This year marks the 50th anniversary of Apollo 11, the NASA space mission that led to the first men walking on the moon.
Astronauts Neil Armstrong, Buzz Aldrin and Michael Collins made the historic journey in 1969, with Armstrong becoming the first to set foot on the moon and speaking the now-famous words, "That's one small step for man. One giant leap for mankind."
But it wasn't just men who were important to the history-making mission.
Thanks to Judy Sullivan, the first female engineer in NASA's Spacecraft Operations, it was also a big leap for womankind.
Sullivan was a biomedical engineer in 1969, and one of her most memorable experiences was working with Neil Armstrong in preparation for the historic Apollo 11 mission as lead engineer for the biomedical system.
She studied their breathing rates and depths through sensors that were placed on their sides.
"I would monitor the equipment as a surgeon tested the astronauts to make sure they were healthy enough to go into space," Sullivan said.
"I'm monitoring [Armstrong's] heart rate and breathing rate, but all of a sudden there was a disturbance when he put his gloves on. I had to write that," she shared.
Before he left, he said goodbye to the room of technicians, and then he said, "Goodbye, Judy."
"Then he left for the moon. Hard to believe," she said.
From interest to career path
Sullivan always liked science but didn't realize it would play a bigger role in her life -- and in history, as with her encounter with Armstrong -- until she learned about the first launch space launch in 1957.
"[It became apparent that this could be an] adventure that I'd like to be part of someday," Sullivan said.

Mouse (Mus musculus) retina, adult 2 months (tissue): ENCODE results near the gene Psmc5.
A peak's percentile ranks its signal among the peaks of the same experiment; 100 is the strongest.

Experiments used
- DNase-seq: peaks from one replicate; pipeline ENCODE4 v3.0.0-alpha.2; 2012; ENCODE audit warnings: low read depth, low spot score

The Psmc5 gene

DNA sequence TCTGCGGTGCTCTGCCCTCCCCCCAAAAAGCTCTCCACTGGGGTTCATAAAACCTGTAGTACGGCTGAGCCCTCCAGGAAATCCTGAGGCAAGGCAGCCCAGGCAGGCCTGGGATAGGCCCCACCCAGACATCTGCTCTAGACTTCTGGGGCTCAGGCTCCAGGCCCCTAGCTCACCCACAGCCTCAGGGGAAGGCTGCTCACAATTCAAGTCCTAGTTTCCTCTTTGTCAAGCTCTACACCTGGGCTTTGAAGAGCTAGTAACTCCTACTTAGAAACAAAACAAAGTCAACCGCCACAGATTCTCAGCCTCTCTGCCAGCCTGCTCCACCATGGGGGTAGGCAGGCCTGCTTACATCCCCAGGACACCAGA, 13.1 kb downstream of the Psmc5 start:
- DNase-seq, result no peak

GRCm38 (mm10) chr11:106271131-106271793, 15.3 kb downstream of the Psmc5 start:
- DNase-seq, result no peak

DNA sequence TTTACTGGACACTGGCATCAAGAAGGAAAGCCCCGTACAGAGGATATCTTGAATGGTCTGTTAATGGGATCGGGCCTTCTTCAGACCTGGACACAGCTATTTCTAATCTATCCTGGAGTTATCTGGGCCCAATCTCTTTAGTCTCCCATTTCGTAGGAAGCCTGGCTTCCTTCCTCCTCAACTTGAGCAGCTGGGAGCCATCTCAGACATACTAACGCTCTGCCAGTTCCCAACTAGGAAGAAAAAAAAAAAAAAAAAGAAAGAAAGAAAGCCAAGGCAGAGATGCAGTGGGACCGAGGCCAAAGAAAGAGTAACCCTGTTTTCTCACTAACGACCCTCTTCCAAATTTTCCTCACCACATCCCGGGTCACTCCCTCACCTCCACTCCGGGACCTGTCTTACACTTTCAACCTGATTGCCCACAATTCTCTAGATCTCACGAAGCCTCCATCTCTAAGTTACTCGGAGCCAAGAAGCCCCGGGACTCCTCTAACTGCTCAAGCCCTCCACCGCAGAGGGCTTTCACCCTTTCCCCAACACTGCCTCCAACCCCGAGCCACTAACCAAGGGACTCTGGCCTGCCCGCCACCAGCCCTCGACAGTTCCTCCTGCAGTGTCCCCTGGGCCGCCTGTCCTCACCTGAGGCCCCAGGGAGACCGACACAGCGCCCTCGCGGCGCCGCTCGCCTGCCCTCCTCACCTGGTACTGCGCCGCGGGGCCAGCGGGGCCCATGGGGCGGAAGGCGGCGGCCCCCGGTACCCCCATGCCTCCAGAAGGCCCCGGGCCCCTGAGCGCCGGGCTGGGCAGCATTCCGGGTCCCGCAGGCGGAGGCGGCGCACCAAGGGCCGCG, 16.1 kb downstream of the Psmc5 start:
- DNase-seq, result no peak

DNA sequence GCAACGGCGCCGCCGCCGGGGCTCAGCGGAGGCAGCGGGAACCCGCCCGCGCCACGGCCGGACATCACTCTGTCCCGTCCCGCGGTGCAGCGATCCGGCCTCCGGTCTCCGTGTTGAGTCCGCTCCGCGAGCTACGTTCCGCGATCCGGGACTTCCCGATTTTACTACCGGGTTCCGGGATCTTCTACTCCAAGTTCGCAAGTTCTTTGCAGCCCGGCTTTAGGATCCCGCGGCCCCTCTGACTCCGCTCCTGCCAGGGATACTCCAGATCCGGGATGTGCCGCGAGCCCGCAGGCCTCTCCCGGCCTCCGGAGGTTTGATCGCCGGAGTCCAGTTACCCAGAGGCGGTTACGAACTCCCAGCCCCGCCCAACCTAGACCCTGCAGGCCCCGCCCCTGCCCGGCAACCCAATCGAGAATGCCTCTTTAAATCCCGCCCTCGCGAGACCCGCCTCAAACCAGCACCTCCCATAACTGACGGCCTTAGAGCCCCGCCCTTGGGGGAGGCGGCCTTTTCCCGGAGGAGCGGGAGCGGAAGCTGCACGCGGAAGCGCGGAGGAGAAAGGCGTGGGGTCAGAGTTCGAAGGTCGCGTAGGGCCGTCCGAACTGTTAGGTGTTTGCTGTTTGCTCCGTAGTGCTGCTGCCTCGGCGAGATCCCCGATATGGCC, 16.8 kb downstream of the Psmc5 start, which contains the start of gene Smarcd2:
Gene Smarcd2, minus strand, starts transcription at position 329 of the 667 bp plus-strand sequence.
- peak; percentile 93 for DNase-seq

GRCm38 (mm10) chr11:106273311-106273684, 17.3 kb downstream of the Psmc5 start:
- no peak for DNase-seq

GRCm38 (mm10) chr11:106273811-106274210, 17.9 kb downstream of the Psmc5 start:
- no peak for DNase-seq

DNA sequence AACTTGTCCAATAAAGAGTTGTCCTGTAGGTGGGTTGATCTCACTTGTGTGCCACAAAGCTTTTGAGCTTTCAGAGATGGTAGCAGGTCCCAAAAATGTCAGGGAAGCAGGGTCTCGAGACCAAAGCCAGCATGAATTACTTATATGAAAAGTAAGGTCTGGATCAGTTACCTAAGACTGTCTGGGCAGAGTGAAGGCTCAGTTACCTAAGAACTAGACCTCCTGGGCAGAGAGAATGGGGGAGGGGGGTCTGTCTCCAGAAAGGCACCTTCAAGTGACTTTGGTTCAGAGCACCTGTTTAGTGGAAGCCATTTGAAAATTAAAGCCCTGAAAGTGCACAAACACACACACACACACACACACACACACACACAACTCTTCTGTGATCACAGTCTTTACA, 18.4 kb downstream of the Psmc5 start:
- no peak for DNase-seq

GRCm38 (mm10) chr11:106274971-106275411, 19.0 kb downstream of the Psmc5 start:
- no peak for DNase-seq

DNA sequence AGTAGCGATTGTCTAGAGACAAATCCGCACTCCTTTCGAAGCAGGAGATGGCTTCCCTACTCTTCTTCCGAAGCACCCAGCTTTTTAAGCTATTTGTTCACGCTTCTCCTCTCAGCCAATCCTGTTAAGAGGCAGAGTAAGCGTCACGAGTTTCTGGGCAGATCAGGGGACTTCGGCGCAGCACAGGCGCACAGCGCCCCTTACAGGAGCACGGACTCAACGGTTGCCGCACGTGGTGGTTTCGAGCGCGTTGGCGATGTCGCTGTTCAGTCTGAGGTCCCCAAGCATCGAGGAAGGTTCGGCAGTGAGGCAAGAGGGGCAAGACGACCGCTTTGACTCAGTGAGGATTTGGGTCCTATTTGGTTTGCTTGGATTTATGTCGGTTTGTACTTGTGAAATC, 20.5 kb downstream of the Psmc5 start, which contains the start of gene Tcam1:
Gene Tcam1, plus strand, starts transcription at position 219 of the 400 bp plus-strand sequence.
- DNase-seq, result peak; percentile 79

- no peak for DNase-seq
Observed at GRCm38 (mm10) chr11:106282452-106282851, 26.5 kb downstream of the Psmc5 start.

She decided to major in biology at Jacksonville State College in Alabama when she heard President John F. Kennedy's speech encouraging students to study science, math and engineering.
Sullivan was one of only two women in her chemistry classes.
"Girls in that period of time usually became one of three things: nurses, teachers or secretaries, and nobody thought beyond that mindset," she said.
Reaching for the sky at NASA
After a few years of working as a teacher after graduation, Sullivan applied for a summer job at NASA at Cape Canaveral, Florida, when she was 26.
She had no idea it would become a bigger part of her future.
Her interviewer -- a woman -- told her, "They'll give you every reason in the world why they can't have a woman over there. They'll even tell you there [are] no female bathrooms.”
But NASA took a chance and hired Sullivan because of her high test results. She qualified as an aerospace technologist when she applied for the job.
"A lot of women became homemakers [at the time], which is also positive," Sullivan told "GMA." "But I think I have a strong sense of adventure and I wanted to do something more."
"I was very fortunate," she said. "Fate, God's plan for me -- I was in the right place at the right time."
She started doing checks of engines for NASA by testing them to make sure they were safe, but she wanted to land a permanent position at NASA.
She joined the biomedical group for Gemini 12 and became the first woman hired in Spacecraft Operations.
While she worked on a team of all men who supported her, her experience at NASA didn't come without its challenges.
"I heard a section chief say [to someone], 'What do they expect of me? I've got a woman,'" she shared. "When you're in a position like that, it made me more determined to be good, to do a good job and fit in. That's how you get accepted."
Encouraging young women to pursue science
Now 76, Sullivan feels "blessed" to be part of history. She is also passionate about encouraging young women today to pursue careers in the math and science industries.
"Be adventurous, don't let anyone convince you, you can't make your goals," she said. "Talk to your guidance counselors and get to know your science teachers because they're gonna make you believe in yourself."
She also encouraged girls who have interests in these fields to travel to the Space Coast in Florida where they can see a rocket launch and learn about the history of NASA.
"Realize that a lot of jobs are down there and they're not just for guys," she said.